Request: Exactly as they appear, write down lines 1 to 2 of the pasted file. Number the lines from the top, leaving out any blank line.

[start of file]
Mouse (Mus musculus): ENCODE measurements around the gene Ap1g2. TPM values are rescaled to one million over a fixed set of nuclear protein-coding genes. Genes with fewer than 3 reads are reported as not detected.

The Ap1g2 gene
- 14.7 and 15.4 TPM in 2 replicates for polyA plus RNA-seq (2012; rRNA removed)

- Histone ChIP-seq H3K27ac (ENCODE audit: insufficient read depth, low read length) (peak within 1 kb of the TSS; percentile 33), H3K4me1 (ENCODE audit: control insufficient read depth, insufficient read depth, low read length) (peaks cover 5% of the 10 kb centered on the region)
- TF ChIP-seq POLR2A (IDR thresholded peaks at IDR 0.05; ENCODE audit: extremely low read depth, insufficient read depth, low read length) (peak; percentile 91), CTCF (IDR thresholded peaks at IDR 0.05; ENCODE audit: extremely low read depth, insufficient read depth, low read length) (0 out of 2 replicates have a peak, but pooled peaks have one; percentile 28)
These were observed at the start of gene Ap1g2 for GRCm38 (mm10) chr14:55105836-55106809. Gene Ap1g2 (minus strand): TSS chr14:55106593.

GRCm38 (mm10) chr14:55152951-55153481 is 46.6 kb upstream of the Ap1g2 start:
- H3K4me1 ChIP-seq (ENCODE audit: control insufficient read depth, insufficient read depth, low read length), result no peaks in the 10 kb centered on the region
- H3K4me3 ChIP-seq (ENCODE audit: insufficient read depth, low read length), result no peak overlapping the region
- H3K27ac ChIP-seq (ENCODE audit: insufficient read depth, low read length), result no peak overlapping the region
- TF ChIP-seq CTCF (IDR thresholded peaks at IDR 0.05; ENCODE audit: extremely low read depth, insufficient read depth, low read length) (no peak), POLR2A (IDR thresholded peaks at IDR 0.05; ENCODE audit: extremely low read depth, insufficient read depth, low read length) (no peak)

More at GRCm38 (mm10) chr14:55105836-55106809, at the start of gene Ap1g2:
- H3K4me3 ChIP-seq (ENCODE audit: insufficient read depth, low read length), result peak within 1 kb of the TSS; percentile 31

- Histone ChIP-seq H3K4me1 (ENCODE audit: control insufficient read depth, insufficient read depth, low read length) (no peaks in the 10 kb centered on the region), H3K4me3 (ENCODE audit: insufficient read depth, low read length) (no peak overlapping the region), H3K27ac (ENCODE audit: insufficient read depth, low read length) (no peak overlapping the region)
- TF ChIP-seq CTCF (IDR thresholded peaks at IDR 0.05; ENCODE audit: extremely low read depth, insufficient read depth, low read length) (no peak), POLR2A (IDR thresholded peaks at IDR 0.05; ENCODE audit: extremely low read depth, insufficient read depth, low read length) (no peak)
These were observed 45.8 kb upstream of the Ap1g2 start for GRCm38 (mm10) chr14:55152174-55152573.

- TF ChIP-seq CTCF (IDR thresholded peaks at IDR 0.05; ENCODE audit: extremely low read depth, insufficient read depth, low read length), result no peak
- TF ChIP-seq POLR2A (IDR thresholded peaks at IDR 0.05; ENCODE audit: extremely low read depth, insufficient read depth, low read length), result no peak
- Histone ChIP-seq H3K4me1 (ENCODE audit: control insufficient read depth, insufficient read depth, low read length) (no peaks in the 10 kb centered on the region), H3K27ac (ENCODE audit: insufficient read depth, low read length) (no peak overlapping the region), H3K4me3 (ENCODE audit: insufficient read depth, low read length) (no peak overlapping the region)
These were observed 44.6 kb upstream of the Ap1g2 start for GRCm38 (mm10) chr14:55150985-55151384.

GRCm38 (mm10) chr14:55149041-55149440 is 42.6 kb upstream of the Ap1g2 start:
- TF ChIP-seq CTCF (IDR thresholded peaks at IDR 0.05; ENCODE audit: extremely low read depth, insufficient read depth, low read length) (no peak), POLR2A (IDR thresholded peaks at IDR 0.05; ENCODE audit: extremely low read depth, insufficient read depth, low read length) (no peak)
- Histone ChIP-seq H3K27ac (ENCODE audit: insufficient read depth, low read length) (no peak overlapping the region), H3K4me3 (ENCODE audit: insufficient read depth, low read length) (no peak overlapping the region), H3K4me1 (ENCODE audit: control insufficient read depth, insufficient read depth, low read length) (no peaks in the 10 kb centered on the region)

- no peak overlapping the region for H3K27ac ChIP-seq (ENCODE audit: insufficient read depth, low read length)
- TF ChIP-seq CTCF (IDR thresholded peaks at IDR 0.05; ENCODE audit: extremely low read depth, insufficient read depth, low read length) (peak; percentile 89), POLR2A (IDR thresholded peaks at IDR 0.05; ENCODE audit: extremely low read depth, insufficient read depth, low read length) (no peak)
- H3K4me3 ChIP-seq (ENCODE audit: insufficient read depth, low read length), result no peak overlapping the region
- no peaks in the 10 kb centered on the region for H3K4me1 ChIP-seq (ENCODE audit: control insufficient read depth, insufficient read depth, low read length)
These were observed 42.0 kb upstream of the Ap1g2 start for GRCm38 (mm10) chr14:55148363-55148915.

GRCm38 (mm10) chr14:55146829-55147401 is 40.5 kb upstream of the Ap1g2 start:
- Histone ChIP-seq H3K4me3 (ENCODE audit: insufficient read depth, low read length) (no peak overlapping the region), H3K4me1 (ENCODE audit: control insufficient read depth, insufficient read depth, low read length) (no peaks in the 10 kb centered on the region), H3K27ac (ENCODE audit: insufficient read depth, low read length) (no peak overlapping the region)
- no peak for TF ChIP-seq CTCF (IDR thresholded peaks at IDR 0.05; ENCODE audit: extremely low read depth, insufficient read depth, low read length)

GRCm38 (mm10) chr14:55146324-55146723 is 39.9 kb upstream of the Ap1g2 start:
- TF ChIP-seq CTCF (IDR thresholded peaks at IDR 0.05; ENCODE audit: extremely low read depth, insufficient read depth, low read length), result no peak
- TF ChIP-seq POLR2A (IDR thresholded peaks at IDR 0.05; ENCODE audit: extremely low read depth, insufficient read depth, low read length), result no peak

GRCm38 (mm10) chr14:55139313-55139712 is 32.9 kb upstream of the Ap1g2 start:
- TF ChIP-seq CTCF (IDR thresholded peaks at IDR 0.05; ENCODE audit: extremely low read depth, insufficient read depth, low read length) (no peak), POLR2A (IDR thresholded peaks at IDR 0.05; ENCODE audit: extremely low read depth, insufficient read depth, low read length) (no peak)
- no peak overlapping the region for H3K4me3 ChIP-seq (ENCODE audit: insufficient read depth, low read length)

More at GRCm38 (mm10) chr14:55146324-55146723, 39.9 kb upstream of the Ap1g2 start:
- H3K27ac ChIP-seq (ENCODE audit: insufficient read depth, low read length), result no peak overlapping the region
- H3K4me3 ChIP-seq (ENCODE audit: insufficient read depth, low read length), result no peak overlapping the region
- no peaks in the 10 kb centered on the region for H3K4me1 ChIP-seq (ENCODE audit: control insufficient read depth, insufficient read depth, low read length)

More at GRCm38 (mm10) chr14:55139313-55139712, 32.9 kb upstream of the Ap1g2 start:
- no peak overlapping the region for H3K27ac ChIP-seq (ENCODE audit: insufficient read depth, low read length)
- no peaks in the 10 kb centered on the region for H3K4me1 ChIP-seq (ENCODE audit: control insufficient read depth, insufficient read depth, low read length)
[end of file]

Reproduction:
Mouse (Mus musculus): ENCODE measurements around the gene Ap1g2. TPM values are rescaled to one million over a fixed set of nuclear protein-coding genes. Genes with fewer than 3 reads are reported as not detected.

The Ap1g2 gene